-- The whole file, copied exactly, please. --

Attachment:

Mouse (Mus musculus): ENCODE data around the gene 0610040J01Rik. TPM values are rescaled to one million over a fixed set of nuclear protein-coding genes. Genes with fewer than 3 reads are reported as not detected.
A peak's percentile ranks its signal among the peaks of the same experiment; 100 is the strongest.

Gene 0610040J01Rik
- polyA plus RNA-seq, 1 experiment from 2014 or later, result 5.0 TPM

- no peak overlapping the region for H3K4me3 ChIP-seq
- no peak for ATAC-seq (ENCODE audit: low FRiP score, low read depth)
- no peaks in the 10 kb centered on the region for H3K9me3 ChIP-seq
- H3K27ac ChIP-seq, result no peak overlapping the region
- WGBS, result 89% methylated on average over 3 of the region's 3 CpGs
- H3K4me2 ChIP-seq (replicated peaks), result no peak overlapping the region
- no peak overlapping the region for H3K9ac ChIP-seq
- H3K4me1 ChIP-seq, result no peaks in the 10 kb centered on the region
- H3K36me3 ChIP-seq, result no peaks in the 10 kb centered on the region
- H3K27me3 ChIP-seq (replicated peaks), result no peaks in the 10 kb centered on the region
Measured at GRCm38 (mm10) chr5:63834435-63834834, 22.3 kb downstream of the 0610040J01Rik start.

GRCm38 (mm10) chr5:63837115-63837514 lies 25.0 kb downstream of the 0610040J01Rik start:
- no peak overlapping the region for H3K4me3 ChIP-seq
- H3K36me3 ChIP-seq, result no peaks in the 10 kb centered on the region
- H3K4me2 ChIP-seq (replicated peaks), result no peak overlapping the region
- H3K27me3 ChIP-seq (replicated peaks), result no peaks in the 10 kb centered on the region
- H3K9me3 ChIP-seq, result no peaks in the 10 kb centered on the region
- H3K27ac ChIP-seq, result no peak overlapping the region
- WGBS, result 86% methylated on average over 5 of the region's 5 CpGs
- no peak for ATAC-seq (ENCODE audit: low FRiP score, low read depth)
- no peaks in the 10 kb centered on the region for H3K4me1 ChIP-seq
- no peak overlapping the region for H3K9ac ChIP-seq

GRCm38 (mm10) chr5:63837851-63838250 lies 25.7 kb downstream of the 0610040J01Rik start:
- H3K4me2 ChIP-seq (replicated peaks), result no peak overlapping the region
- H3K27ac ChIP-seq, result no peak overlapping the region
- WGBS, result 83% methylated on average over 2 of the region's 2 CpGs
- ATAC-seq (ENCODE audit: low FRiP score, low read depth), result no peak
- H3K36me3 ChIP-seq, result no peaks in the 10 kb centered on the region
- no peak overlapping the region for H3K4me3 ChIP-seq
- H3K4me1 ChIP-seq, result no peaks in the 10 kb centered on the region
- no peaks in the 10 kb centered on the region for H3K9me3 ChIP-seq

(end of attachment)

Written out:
Mouse (Mus musculus): ENCODE data around the gene 0610040J01Rik. TPM values are rescaled to one million over a fixed set of nuclear protein-coding genes. Genes with fewer than 3 reads are reported as not detected.
A peak's percentile ranks its signal among the peaks of the same experiment; 100 is the strongest.

Gene 0610040J01Rik
- polyA plus RNA-seq, 1 experiment from 2014 or later, result 5.0 TPM

- no peak overlapping the region for H3K4me3 ChIP-seq
- no peak for ATAC-seq (ENCODE audit: low FRiP score, low read depth)
- no peaks in the 10 kb centered on the region for H3K9me3 ChIP-seq
- H3K27ac ChIP-seq, result no peak overlapping the region
- WGBS, result 89% methylated on average over 3 of the region's 3 CpGs
- H3K4me2 ChIP-seq (replicated peaks), result no peak overlapping the region
- no peak overlapping the region for H3K9ac ChIP-seq
- H3K4me1 ChIP-seq, result no peaks in the 10 kb centered on the region
- H3K36me3 ChIP-seq, result no peaks in the 10 kb centered on the region
- H3K27me3 ChIP-seq (replicated peaks), result no peaks in the 10 kb centered on the region
Measured at GRCm38 (mm10) chr5:63834435-63834834, 22.3 kb downstream of the 0610040J01Rik start.

GRCm38 (mm10) chr5:63837115-63837514 lies 25.0 kb downstream of the 0610040J01Rik start:
- no peak overlapping the region for H3K4me3 ChIP-seq
- H3K36me3 ChIP-seq, result no peaks in the 10 kb centered on the region
- H3K4me2 ChIP-seq (replicated peaks), result no peak overlapping the region
- H3K27me3 ChIP-seq (replicated peaks), result no peaks in the 10 kb centered on the region
- H3K9me3 ChIP-seq, result no peaks in the 10 kb centered on the region
- H3K27ac ChIP-seq, result no peak overlapping the region
- WGBS, result 86% methylated on average over 5 of the region's 5 CpGs
- no peak for ATAC-seq (ENCODE audit: low FRiP score, low read depth)
- no peaks in the 10 kb centered on the region for H3K4me1 ChIP-seq
- no peak overlapping the region for H3K9ac ChIP-seq

GRCm38 (mm10) chr5:63837851-63838250 lies 25.7 kb downstream of the 0610040J01Rik start:
- H3K4me2 ChIP-seq (replicated peaks), result no peak overlapping the region
- H3K27ac ChIP-seq, result no peak overlapping the region
- WGBS, result 83% methylated on average over 2 of the region's 2 CpGs
- ATAC-seq (ENCODE audit: low FRiP score, low read depth), result no peak
- H3K36me3 ChIP-seq, result no peaks in the 10 kb centered on the region
- no peak overlapping the region for H3K4me3 ChIP-seq
- H3K4me1 ChIP-seq, result no peaks in the 10 kb centered on the region
- no peaks in the 10 kb centered on the region for H3K9me3 ChIP-seq